Showing posts sorted by relevance for query how to be an american housewife. Sort by date Show all posts
Showing posts sorted by relevance for query how to be an american housewife. Sort by date Show all posts

Oct 1, 2011

Book Review: How to Be an American Housewife by Margaret Dilloway


""Once you leave Japan, it is extremely unlikely that you will return, unless your husband is stationed there again or becomes wealthy.

Take a few reminders of Japan with you. If you have room. Or make arrangements to write to a caring relative who is willing to send you letters or items from your homeland. This can ease homesickness.

And be sure to tell your family, "Sayonara." (from the chapter, "Turning American" )
(The book later tells you that "Sayonara" doesn't mean just "goodbye," but "goodbye forever.")

Comments: This novel tells the story of a young Japanese woman who marries an American soldier after WWII and comes to live in America, becoming estranged from her brother Taro who remains bitter over the results of the war and the American bombing of Nagasaki.  In America, the young wife Shoko struggles to live among strangers in a different culture, and is given a book of advice by her American husband Charlie - How to Be an American Housewife. The story and the book are from the 1950s and the advice reflects the times.

Shoko's story is sad because of the estrangement from her brother, the hard time she has with English and raising her son and daughter in an environment unfamiliar to her, and also sad because of a secret she carried from Japan with her that she has told no one about. Redemption comes in the second part of the novel, when Shoko's adult daughter Suiko or Sue agrees to return to Japan for her mother, who has suffered a stroke and is unable to travel. Sue meets Shoko's cousins and reunites with Shoko's brother Taro, seeing Japan for the first time.

The novel is well-written and the characters, especially Shoko, realistic and sympathetic. The author based her book on her Japanese mother's experiences and the book that her father had given her mother to help her adjust to American society - How to Be an American Housewife.

Title: How To Be an American Housewife by Margaret Dilloway
Paperback: 352 pages
Publisher: Berkley Trade; Reprint edition (August 2, 2011)
Genre: fiction, historical fiction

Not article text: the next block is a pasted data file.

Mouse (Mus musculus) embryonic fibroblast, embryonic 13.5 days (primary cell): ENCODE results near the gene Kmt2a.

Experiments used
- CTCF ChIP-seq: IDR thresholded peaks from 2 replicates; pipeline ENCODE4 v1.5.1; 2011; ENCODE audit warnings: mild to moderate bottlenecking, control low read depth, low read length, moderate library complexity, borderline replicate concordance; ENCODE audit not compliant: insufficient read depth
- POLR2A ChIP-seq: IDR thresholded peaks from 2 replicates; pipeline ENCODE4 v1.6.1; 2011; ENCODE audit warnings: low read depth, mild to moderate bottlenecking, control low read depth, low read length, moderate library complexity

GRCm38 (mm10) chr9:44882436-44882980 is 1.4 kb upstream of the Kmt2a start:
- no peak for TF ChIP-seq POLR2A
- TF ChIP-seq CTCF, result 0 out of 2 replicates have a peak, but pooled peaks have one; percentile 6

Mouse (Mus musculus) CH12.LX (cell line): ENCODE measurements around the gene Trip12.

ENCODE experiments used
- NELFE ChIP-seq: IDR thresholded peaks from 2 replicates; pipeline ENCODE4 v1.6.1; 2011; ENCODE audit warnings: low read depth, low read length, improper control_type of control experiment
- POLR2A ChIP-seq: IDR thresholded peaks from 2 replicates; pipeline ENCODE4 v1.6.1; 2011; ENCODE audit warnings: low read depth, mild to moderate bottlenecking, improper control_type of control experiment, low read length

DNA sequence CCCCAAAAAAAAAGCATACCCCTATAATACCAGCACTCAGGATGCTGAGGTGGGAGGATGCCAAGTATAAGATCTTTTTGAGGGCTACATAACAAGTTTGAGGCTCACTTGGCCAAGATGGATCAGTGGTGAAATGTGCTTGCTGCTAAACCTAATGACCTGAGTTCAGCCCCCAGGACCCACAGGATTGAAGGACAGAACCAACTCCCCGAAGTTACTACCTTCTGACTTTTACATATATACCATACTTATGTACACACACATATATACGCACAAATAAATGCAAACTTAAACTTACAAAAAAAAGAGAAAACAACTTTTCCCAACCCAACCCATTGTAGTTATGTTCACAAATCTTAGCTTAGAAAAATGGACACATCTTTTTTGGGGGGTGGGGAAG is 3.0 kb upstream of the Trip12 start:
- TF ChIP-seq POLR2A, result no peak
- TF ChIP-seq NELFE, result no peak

Objective rating: 4.5/5

This book was sent to me by the publisher through Shelf Awareness. My review and rating were in no way influenced by my receiving a complimentary copy.

Submitted to Japanese Literature Challenge V and  Immigrant Stories 2011 Challenge.

Jan 3, 2016

Sunday Salon: Books to Start Out the New Year

Welcome to the Sunday Salon where bloggers share their reading each week. Visit The Sunday Post hosted by The Caffeinated Bookreviewer and It's Monday: What Are You Reading by Reading Date. 

I haven't gotten much read over the holidays, but am into at least three different books that I pick up at random, in between chores. 

Had to drive in to Chicago at 3 a.m. the other day to get our guests to their connection at O'Hare Airport. The sleet storm that followed canceled all or most flights, so we stayed over and cocooned indoors looking out at the Windy, Sleety City that had suddenly gotten cold, as winter is supposed to be. Our visitors finally made it out of Chi Town on New Year's Eve.

No new books in the mail....I did get to the library and found two books with an Asian theme to start out the new year.

The Girl Who Wrote in Silk by Kelli Estes, published July 7, 2015 by Sourcebooks Landmark.

Inara Erickson is exploring her deceased aunt's island estate when she finds an elaborately stitched piece of fabric hidden in the house. As she peels back layer upon layer of the secrets it holds, Inara's life becomes interwoven with that of Mei Lein, a young Chinese girl mysteriously driven from her home a century before. 

Through the stories Mei Lein tells in silk, Inara uncovers a tragic truth that will shake her family to its core — and force her to make an impossible choice.

Inspired by true events, Kelli Estes's brilliant and atmospheric debut serves as a poignant tale of two women determined to do the right thing, and the power of our own stories. (goodreads)


Sisters of Heart and Snow by Margaret Dilloway, published April 7, 2015 by Putnam.
The award-winning author of How to Be an American Housewife ( see my 2011 reviewreturns with a story of estranged sisters, forced together by family tragedy.